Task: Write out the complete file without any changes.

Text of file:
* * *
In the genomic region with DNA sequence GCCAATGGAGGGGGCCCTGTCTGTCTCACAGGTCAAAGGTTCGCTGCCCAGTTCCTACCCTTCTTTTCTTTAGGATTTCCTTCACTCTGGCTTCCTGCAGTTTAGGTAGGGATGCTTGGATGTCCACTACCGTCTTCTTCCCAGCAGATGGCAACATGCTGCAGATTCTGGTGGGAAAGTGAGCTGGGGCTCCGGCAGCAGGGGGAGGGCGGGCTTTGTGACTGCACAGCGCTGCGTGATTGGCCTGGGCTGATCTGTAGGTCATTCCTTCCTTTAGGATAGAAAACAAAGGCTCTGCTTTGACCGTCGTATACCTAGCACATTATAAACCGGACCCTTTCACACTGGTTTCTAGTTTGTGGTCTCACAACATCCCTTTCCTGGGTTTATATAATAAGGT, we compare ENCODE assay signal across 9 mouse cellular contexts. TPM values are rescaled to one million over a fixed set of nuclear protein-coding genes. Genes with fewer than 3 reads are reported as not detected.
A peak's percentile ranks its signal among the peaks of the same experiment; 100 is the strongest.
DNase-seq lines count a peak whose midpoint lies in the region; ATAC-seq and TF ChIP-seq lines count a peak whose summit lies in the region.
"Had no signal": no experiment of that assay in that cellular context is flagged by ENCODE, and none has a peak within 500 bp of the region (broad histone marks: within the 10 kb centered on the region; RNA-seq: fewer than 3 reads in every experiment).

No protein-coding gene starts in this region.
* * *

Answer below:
In the genomic region with DNA sequence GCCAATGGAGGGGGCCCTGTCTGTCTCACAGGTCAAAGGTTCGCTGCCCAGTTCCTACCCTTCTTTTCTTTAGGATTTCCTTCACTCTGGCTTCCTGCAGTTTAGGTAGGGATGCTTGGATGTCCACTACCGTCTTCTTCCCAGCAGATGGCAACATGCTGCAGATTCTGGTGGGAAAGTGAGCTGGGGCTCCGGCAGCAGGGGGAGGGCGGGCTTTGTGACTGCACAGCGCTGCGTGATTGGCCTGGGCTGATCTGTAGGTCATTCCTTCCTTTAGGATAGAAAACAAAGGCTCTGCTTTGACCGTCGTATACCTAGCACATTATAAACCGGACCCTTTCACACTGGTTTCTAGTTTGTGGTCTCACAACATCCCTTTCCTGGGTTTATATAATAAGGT, we compare ENCODE assay signal across 9 mouse cellular contexts. TPM values are rescaled to one million over a fixed set of nuclear protein-coding genes. Genes with fewer than 3 reads are reported as not detected.
A peak's percentile ranks its signal among the peaks of the same experiment; 100 is the strongest.
DNase-seq lines count a peak whose midpoint lies in the region; ATAC-seq and TF ChIP-seq lines count a peak whose summit lies in the region.
"Had no signal": no experiment of that assay in that cellular context is flagged by ENCODE, and none has a peak within 500 bp of the region (broad histone marks: within the 10 kb centered on the region; RNA-seq: fewer than 3 reads in every experiment).

No protein-coding gene starts in this region.